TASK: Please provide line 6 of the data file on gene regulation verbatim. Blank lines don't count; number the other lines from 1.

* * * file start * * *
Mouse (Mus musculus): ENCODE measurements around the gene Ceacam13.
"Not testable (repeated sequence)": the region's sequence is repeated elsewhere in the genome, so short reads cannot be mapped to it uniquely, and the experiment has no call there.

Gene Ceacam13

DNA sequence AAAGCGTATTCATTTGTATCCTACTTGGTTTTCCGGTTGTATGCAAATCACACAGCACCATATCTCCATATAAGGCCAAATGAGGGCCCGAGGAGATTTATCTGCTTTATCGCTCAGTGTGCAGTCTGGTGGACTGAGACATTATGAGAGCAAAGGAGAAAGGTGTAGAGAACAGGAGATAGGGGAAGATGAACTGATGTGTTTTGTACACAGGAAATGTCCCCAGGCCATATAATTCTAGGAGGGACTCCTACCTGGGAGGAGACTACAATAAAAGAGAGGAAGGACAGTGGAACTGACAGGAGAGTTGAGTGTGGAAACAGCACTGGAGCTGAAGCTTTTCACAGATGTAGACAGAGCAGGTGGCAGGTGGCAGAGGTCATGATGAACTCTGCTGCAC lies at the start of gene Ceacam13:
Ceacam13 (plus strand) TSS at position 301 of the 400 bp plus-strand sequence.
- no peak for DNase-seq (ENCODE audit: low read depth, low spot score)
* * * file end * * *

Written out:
- no peak for DNase-seq (ENCODE audit: low read depth, low spot score)